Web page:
What is a Gluten Allergy?

This is where things get a little tricky. People often use the term allergy and intolerance interchangeably, and though there is a difference, even in a strictly medical manner the lines are blurred because they both cause an immune response. It’s easier to think of it in terms of those with Celiac Disease (serious) and those with general gluten issues and just call it Gluten Sensitive. Regardless of severity, the solution for both is the same, avoiding gluten. However, this is more serious for the Celiac.

Celiac Disease

You can read more about the specifics on Celiac here. In short, people with Celiac have a genetic predisposition to gluten which causes intestinal discomfort, gas, and damage of the intestinal lining. Ultimately this can result in a permeability of the intestines, allowing microscopic proteins to enter the bloodstream, malabsorption leading to vitamin deficiencies, and even intestinal cancer. In other words, this isn’t a good thing to have. However, a strict gluten-free diet generally leads to a reversal of these issues and a happy life. Currently an intestinal biopsy is needed to determine whether you have Celiac Disease.

Gluten Intolerant

Most people fall into this category. It simply means that something about gluten bothers your immune system which can lead to all kinds of odd symptoms. It may be the amount you are taking in or you need to avoid it all together. Once again, the only fix here is to avoid it by adhering to a gluten-free diet.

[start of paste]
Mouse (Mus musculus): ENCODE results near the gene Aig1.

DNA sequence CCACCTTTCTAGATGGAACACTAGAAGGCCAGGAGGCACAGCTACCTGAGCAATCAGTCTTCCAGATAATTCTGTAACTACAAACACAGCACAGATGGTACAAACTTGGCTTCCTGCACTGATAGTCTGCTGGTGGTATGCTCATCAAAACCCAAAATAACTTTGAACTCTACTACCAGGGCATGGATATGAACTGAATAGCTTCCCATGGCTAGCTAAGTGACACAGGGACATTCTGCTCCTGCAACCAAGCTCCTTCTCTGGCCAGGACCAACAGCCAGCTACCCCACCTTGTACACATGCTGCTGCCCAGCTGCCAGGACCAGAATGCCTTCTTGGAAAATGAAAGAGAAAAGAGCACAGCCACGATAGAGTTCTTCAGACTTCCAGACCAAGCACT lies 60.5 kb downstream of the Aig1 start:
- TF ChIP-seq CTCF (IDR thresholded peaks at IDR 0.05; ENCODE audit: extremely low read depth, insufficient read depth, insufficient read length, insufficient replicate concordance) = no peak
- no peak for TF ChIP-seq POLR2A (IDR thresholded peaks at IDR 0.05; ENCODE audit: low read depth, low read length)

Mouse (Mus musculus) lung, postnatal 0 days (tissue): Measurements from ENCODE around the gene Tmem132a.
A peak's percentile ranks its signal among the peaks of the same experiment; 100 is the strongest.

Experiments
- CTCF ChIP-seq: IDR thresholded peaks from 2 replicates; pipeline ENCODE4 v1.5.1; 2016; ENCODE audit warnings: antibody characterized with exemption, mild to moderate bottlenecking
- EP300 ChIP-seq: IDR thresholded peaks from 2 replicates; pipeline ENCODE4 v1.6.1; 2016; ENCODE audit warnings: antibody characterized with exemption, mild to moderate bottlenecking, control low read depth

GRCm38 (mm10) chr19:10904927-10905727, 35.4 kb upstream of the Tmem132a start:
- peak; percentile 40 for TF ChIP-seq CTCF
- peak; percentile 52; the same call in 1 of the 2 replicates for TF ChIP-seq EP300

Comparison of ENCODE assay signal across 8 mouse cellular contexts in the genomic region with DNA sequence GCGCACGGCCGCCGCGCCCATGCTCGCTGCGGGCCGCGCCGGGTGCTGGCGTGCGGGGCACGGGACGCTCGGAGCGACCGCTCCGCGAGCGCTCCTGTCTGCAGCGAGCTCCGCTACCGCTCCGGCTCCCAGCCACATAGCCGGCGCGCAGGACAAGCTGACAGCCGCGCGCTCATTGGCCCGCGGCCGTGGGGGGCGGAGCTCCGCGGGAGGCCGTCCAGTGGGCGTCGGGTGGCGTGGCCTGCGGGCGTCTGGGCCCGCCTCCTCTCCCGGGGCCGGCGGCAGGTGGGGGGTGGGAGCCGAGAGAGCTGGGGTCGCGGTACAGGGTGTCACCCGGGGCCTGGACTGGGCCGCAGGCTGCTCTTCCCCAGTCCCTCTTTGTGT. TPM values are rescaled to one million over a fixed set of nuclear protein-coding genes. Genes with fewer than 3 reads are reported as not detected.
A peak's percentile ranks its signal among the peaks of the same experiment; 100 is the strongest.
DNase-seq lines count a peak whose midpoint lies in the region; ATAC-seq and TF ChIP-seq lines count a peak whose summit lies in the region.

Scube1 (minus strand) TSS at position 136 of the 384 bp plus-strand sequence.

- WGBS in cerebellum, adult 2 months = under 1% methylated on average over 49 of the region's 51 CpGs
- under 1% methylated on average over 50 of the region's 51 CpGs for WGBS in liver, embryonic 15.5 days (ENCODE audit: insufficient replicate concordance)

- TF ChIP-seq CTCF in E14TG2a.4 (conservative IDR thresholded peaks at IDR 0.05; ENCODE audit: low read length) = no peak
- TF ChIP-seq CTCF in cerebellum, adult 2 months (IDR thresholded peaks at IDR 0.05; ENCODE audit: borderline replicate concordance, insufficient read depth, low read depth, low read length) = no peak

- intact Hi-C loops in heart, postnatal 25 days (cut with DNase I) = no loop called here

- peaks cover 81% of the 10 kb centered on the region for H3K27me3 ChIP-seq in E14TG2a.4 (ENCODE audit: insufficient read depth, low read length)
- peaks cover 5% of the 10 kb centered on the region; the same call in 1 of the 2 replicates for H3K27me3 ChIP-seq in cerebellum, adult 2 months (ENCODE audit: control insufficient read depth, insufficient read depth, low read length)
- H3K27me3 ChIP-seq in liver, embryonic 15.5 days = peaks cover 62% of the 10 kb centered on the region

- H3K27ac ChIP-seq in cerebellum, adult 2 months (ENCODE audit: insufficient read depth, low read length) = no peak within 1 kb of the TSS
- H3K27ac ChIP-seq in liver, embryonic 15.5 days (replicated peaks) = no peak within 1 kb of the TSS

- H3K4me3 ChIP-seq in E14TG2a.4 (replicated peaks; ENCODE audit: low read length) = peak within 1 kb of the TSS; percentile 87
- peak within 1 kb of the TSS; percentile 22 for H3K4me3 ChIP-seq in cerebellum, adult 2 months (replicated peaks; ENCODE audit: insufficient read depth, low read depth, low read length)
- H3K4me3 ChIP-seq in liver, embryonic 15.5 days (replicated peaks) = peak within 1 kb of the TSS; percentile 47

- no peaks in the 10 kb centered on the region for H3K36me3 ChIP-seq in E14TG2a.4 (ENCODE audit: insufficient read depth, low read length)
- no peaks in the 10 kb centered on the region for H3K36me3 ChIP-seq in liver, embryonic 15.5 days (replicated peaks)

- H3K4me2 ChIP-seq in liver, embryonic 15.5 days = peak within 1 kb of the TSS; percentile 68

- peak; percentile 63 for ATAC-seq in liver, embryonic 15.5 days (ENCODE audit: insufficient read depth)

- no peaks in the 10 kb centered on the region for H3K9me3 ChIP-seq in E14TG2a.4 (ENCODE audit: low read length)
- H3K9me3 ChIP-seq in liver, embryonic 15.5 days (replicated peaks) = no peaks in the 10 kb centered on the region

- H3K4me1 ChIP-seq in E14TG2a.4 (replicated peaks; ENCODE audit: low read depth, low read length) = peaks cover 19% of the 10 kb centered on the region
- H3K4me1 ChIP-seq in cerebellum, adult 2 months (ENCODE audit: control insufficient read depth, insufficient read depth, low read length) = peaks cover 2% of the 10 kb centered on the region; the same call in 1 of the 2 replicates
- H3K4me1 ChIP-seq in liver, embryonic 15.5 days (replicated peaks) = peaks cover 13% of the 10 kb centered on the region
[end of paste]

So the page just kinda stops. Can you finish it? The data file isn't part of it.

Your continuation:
My Experience with Gluten

I have been gluten-free (gf) for well over a year now. Looking back, I should have gone GF a long time ago, but I was stubborn and liked bread ;-). That may sound like a short period of time, but my actual experience with gluten and other food issues is far greater. Both of my sons and wife had some pretty stubborn food issues for 10+ years. All of the above mentioned allergens were things that they couldn’t eat. As of now, thanks be to God, they are able to eat everything except gluten. In fact, we all may be able to eat it, but we don’t miss it and frankly I don’t trust it.

A few years ago I noticed I had lost a lot of energy. I was hitting the gym pretty regularly, running and all of that stuff, and I had even lost a good deal of weight, though, I couldn’t really put on muscle and keep it on. However, I just felt more and more tired before the day was done. I had my testosterone levels checked a few years prior and they were pretty low, around 350-400, which is great if you are 90, and not so great if you’re in your 30s. I was doing a lot of the things that should have boosted testosterone but it just didn’t seem to help.